Monitoring systems are not new to supply chains.  Manufacturing managers harness instruments and gauges to monitor production lines and facilitate process control.  A number of enterprises have adopted technologies such as radio-frequency identification (RFID) tags, block-chains, and artificially intelligent command-and-control systems to oversee supply chains even from long distances.   

Many enterprises, however, have had little success in mitigating disruption in their supply chains despite the growth of high-tech monitoring systems.  This is because many monitoring systems aren’t focused towards disruption.  Instead, they are geared towards performance for the sake of measuring results versus strategic goals, which as aforementioned don’t really contribute very much in a frequently disruptive environment. 

We, therefore, need to re-orient supply chains towards monitoring for disruption, not performance.  By watching out for disruption and responding to it, supply chains would be able to muster resources to mitigate it, even perhaps take advantage of it.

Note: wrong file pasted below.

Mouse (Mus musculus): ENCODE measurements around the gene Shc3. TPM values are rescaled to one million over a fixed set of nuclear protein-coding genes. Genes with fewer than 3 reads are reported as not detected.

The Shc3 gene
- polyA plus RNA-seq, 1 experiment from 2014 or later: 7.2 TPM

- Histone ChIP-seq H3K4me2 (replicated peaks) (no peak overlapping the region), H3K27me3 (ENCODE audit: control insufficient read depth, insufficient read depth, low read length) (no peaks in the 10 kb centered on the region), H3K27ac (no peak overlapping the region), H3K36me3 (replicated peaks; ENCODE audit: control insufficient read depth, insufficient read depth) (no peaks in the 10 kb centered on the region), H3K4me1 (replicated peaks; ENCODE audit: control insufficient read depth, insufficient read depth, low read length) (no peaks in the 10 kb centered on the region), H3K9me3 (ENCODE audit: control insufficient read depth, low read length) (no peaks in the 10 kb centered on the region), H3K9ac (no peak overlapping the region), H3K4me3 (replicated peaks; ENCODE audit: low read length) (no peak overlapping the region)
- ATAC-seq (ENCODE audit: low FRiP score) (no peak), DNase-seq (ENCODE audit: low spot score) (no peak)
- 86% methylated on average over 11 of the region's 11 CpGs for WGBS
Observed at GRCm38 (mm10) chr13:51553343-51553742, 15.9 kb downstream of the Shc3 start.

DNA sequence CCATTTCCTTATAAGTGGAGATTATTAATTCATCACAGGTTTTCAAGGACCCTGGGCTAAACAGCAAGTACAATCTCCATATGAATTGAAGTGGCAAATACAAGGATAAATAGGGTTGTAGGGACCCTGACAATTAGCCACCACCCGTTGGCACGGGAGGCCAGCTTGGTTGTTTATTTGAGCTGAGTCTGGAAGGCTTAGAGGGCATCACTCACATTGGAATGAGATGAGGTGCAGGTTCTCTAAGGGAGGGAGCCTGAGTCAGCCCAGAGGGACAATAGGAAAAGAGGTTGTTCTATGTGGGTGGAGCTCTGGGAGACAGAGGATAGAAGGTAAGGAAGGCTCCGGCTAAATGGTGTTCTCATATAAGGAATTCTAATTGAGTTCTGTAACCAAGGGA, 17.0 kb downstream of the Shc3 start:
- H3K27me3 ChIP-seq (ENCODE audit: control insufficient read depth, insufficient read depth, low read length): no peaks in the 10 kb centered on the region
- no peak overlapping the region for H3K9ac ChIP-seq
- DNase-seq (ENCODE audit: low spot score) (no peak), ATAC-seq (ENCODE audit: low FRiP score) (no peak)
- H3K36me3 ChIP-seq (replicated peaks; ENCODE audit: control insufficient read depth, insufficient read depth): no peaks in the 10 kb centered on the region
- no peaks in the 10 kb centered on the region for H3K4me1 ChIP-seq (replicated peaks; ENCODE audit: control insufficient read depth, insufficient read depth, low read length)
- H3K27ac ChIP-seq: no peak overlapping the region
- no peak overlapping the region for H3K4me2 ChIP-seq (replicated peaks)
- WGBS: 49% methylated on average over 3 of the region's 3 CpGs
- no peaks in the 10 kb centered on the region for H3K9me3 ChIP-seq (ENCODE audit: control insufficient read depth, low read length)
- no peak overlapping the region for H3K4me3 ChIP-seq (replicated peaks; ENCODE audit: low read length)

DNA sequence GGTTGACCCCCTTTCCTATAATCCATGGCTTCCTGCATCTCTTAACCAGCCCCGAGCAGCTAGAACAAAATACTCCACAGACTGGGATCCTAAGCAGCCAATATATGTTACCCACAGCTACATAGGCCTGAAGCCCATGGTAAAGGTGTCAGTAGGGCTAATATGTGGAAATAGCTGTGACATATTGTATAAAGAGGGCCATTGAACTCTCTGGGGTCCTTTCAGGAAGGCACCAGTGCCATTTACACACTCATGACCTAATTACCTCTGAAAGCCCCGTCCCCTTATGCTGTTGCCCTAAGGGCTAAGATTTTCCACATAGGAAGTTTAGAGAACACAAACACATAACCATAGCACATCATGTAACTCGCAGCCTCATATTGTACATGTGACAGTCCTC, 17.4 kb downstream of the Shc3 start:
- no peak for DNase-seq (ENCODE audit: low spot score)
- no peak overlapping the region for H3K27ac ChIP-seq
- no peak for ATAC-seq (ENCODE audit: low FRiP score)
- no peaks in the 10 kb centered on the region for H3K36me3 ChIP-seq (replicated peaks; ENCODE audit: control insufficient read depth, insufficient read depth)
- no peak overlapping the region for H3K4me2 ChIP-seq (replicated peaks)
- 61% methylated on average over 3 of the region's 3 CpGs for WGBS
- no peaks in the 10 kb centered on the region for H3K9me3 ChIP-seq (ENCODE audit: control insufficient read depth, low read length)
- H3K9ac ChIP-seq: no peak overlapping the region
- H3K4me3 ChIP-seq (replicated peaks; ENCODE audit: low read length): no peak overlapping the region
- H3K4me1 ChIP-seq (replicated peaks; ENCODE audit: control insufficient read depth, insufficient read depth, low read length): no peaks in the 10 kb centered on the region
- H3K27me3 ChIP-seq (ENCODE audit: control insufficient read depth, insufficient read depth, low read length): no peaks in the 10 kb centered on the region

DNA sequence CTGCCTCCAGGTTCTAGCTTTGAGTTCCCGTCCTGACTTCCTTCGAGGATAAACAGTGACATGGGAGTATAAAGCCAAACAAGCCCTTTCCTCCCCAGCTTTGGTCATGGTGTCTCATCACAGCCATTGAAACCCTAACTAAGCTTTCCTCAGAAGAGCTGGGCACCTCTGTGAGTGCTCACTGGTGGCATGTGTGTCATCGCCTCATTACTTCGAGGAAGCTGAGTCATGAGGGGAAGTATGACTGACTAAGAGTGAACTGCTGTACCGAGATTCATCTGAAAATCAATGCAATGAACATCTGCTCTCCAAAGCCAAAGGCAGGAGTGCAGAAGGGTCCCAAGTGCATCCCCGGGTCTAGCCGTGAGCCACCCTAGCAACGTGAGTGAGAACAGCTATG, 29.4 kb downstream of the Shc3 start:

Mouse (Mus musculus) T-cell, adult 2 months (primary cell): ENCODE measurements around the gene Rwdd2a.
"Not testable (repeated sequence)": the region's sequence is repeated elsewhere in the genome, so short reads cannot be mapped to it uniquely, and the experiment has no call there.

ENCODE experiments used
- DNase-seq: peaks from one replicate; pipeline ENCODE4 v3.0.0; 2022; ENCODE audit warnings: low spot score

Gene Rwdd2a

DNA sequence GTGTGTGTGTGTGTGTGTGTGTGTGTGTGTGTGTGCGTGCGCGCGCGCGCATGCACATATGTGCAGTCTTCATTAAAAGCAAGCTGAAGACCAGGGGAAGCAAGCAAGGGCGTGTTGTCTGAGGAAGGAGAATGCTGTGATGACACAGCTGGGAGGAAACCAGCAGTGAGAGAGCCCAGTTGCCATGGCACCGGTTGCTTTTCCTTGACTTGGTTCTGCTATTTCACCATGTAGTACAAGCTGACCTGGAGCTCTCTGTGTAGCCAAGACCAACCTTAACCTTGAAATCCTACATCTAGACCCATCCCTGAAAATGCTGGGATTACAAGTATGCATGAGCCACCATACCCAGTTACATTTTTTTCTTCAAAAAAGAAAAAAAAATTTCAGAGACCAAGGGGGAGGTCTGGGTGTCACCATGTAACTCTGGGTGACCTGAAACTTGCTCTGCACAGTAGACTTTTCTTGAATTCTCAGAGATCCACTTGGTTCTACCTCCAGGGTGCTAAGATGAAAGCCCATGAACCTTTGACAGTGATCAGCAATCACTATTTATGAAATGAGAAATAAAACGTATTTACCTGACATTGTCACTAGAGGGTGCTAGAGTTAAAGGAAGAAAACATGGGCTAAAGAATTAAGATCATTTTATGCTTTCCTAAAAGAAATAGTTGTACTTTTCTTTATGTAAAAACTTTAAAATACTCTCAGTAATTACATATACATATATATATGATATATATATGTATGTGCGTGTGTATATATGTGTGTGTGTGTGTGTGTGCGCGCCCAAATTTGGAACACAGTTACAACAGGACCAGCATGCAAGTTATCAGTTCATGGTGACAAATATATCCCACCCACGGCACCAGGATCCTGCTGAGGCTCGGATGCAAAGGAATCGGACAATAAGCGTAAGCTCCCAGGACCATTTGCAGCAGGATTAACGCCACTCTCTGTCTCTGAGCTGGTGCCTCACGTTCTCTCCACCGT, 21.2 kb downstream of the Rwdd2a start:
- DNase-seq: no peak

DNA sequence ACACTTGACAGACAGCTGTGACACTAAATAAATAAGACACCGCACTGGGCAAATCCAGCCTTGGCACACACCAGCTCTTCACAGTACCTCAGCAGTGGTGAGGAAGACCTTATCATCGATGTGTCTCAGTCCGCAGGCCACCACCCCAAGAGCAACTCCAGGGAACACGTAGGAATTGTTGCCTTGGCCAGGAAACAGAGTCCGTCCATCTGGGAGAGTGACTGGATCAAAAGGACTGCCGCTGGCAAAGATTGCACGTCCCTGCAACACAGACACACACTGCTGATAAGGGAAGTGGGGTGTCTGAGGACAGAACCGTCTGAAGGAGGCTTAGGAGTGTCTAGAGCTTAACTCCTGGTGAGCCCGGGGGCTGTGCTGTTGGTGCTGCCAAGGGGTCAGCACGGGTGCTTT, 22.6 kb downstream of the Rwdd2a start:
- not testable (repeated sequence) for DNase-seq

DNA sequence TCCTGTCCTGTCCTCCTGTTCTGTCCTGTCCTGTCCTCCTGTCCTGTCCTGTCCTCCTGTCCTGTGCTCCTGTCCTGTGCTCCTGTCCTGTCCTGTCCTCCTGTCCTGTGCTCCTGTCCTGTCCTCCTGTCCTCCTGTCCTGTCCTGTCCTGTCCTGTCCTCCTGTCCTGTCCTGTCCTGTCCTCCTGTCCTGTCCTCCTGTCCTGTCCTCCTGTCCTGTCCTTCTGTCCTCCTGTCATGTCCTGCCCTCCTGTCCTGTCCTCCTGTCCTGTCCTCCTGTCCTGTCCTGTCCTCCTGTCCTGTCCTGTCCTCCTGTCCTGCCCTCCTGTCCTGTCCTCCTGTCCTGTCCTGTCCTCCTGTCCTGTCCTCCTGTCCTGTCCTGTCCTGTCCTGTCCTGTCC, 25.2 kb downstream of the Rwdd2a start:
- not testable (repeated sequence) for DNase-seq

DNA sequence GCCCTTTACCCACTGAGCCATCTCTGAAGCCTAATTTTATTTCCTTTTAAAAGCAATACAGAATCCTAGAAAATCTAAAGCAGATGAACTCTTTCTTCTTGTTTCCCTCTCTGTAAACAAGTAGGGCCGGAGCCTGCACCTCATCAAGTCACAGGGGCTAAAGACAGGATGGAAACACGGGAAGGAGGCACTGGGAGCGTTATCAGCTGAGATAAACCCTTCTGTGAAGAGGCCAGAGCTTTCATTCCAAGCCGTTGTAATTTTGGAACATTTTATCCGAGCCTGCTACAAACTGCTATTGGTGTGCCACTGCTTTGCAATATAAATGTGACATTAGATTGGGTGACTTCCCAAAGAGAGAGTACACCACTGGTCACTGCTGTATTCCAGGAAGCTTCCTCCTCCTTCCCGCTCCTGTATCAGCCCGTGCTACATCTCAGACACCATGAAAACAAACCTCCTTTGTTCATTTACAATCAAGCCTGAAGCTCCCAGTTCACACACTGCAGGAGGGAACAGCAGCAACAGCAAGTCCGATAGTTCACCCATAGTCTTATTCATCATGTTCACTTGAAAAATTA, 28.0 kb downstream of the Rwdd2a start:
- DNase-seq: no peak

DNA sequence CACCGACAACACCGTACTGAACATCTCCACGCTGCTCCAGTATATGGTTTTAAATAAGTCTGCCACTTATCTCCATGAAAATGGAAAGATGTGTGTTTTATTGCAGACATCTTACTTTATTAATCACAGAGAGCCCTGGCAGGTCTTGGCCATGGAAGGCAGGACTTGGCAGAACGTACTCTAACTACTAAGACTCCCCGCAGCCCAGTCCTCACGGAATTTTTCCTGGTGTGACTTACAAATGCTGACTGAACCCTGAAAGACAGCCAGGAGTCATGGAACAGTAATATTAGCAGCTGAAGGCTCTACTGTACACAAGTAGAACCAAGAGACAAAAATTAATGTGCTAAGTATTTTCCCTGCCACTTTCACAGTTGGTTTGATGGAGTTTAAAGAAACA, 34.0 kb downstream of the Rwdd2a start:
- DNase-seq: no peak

One doesn’t have to start with an intricate, complicated or expensive system.  One can begin with simple reports from various operations along the chain.  For instance, vendors, brokerages firms, and shipping companies can email the status of orders for imported materials. 

Import status report

A status report such as the one above can tell stakeholders about impending issues such as a shipment that’s about to be considered abandoned and subject to penalties.

Supply chain engineers can make improvements step-by-step by tailoring feedback systems to fit different processes.  SMS texts summarising daily customer orders, entered orders in the database, communicated factory orders, MRP II real-time plans are examples.     

      

A supply chain monitoring system can also be like a tsunami warning system: 

Or it can be manifested like a dashboard for supply chain professionals to see:

Whatever the design, the purpose of the monitoring system is to allow stakeholders to watch out for disruption and respond when needed. 

Performance measures have not proven to be helpful in our disruptive-driven world.  We need monitoring systems that provide visibility and guidance especially for supply chains.  They don’t have to be complicated; they just have to be adequate enough to bring attention to disruptions.

Disruptions are a result of both adversity and opportunity.  In either case, it’s always best to be one step ahead whether it be to mitigate or to take advantage of whatever’s out there.  

Why We Need to Build Supply Chains

Enterprises are planning to rebuild their supply chains in the wake of the pandemic of 2020. 

Well, no, not really.